Fonya — Earth Shaper
(KDCD 1019, 1996, CD)
by Steve Robey, 1996-08-01:
Fonya is Chris Fournier, a multi-instrumentalist adept at making instrumental symphonic progressive rock in a variety of moods. The album is primarily keyboard-based, using modern keyboard sounds as well as Moog and Mellotron (I think). From my standpoint, this is quite an astonishing album, as Fournier avoids the boredom usually associated with instrumental keyboard efforts including enough variety and drama to hold the listener's interest. Earth Shaper includes two noteworthy suites, "The Valley of Lavon" and "Seeing Cape Cod Seas," which alternately find a hypnotic theme and stray away from it. The result is a highly atmospheric mix that combines the technology of modern progressive with the thematic complexity of classic progressive. The addition of ringing Fripp/Latimer style guitar in the background is also a plus. Perhaps if Peter Bardens had rejoined Camel and brought along his new age compositions with him, Camel may have sounded like this. This is not to say Fonya sounds like Camel, but the thematic structure and distinctly progressive chord changes carry that trademark. For those who like a bit of new-age atmosphere with a progressive bent, this album should work just fine.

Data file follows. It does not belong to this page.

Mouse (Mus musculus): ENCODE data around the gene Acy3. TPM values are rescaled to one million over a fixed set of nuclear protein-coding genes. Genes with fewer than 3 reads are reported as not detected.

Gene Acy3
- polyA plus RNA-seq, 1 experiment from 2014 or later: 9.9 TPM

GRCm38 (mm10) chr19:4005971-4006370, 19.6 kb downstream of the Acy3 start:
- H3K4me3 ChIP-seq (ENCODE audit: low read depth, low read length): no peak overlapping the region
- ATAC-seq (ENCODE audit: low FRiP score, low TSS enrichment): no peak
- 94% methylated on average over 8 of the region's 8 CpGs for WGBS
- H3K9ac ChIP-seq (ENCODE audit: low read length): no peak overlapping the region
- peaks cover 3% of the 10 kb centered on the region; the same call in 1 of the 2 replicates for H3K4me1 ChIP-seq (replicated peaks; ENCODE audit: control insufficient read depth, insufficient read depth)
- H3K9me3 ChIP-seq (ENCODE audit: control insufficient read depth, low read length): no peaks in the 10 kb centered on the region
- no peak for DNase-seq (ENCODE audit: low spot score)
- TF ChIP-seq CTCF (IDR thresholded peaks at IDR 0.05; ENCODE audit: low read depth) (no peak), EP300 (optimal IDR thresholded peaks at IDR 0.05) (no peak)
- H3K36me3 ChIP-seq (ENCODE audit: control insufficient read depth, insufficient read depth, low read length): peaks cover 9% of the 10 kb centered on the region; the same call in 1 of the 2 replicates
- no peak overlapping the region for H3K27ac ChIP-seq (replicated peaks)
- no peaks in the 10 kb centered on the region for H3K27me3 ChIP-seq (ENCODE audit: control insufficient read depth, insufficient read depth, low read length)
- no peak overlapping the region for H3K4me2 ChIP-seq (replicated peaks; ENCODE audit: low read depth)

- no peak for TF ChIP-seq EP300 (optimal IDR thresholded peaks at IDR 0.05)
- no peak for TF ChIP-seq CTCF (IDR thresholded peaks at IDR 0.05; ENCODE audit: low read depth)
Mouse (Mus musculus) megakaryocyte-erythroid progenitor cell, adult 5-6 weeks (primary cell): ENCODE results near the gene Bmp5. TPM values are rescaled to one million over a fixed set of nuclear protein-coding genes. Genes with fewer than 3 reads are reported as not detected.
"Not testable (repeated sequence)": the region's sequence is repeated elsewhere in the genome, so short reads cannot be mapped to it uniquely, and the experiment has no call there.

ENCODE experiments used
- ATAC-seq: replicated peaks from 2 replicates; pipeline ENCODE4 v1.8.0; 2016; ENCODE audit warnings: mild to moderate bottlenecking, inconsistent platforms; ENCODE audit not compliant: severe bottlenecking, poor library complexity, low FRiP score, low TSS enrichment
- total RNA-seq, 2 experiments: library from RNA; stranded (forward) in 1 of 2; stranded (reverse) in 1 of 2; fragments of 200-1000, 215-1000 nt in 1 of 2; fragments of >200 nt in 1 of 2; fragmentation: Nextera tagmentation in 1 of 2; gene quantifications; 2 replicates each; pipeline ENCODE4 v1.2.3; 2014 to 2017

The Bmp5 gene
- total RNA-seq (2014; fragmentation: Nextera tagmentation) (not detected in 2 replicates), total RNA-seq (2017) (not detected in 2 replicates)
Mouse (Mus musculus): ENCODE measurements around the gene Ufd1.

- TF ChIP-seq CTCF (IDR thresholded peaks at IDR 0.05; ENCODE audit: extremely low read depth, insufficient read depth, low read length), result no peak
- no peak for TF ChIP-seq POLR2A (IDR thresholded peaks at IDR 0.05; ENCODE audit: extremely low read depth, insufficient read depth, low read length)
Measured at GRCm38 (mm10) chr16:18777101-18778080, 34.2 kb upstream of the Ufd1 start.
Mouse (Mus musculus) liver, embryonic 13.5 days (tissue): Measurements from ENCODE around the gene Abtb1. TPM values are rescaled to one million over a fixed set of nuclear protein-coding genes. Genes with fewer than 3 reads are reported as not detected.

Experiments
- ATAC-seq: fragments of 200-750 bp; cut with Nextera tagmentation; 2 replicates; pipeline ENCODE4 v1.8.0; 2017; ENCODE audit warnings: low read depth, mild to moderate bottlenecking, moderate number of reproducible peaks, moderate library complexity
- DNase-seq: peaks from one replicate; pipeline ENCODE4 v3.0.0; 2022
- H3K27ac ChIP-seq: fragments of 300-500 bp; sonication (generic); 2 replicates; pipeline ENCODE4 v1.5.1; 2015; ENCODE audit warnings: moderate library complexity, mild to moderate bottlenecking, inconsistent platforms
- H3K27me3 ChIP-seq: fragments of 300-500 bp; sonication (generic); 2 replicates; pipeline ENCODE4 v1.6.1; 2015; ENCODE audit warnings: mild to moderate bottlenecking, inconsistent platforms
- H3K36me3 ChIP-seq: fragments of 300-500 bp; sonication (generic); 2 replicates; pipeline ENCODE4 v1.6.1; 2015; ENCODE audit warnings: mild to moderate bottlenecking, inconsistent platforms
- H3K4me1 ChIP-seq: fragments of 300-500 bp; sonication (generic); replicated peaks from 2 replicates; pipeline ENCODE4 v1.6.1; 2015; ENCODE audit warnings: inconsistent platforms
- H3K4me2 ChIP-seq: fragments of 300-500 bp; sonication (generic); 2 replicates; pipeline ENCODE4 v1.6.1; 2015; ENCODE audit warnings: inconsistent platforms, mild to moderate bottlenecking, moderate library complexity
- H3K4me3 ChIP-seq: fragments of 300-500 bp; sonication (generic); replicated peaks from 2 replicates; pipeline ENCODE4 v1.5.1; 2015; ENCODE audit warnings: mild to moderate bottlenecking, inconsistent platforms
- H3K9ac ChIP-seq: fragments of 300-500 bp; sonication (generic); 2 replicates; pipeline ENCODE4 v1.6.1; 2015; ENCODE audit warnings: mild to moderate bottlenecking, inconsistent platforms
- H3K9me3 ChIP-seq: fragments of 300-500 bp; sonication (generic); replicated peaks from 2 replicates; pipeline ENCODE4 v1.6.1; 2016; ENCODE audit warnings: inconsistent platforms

by Dan Casey, 1996-08-01:
Fonya continues to be the solo vehicle for multi-instrumentalist Chris Fournier. His latest release is one that builds well on previous efforts, and is simultaneously familiar and accessible, not in the sense of commercial, but in the sense of inviting and approachable. The main instruments tend to be synths (mostly digital, but not unpleasantly so) but Fournier also adds some bass, drums, and guitar to flesh out the soundscape very well. In fact, this sounds more like a full band than almost any other project in this genre. It isn't intended to sound like a solo effort, despite that fact that it is one. The music moves between airy synth passages and addicting riff-based explorations. The highlights are when Fournier grabs a hold of a fluid riff and rides it through some developments. It's been proven over and over again that a full band can do more with this style of symphonic music than a single person usually can, and the same holds true here. Fournier is basically stretched so thin, that the songwriting suffers in places and sometimes just seems like ideas strung together without any larger purpose or sense of development. Furthermore, there aren't really any melodies that are strong enough to remain with you after the music's over. All in all, this is a very ambitious project, and is executed well enough to be recommended with the aforementioned shortcomings.